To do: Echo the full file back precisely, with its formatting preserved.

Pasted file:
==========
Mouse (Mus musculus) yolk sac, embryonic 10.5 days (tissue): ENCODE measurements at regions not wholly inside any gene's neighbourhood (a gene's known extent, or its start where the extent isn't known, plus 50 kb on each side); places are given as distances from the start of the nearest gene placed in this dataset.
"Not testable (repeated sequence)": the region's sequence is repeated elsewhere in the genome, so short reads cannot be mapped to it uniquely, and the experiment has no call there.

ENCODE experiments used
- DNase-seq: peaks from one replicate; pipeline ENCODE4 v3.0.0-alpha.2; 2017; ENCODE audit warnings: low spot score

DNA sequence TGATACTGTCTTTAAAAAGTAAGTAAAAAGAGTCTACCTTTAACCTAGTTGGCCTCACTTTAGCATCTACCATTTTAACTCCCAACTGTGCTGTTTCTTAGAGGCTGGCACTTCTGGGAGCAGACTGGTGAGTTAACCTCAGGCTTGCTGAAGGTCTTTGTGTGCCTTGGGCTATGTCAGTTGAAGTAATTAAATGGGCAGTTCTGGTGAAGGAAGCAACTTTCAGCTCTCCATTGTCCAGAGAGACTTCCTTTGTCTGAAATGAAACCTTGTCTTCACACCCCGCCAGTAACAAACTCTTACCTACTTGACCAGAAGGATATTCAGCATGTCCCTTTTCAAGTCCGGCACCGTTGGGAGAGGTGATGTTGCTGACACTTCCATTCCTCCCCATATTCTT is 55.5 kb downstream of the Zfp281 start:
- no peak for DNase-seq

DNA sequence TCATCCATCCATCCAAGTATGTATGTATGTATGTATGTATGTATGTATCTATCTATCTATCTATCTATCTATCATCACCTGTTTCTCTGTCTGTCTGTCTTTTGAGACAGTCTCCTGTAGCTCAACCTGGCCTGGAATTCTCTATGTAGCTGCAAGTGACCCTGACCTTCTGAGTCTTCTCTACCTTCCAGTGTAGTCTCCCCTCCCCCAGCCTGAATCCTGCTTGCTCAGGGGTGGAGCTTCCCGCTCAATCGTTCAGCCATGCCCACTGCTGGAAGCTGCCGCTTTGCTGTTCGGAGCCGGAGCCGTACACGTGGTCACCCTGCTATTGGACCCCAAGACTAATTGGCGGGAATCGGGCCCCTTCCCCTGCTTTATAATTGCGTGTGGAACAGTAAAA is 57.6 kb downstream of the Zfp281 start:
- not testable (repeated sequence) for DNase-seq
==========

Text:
Mouse (Mus musculus) yolk sac, embryonic 10.5 days (tissue): ENCODE measurements at regions not wholly inside any gene's neighbourhood (a gene's known extent, or its start where the extent isn't known, plus 50 kb on each side); places are given as distances from the start of the nearest gene placed in this dataset.
"Not testable (repeated sequence)": the region's sequence is repeated elsewhere in the genome, so short reads cannot be mapped to it uniquely, and the experiment has no call there.

ENCODE experiments used
- DNase-seq: peaks from one replicate; pipeline ENCODE4 v3.0.0-alpha.2; 2017; ENCODE audit warnings: low spot score

DNA sequence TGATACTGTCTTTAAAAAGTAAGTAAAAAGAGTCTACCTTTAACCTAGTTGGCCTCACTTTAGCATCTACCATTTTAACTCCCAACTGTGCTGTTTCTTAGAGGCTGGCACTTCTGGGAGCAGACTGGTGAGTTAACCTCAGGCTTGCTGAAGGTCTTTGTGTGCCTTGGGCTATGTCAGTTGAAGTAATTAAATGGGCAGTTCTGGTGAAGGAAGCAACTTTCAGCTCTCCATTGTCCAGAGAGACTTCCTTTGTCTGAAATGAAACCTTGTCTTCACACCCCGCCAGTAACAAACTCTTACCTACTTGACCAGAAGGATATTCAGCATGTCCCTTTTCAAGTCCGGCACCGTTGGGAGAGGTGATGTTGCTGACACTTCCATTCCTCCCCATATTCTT is 55.5 kb downstream of the Zfp281 start:
- no peak for DNase-seq

DNA sequence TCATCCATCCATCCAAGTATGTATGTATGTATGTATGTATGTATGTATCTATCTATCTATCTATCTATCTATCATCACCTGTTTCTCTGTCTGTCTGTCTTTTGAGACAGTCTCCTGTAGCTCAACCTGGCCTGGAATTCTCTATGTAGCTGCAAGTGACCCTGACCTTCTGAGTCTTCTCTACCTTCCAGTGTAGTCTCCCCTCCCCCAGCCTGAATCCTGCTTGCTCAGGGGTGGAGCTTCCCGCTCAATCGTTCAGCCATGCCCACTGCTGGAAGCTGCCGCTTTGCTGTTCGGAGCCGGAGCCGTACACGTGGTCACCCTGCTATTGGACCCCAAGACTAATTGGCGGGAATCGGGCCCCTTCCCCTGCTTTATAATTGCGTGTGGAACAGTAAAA is 57.6 kb downstream of the Zfp281 start:
- not testable (repeated sequence) for DNase-seq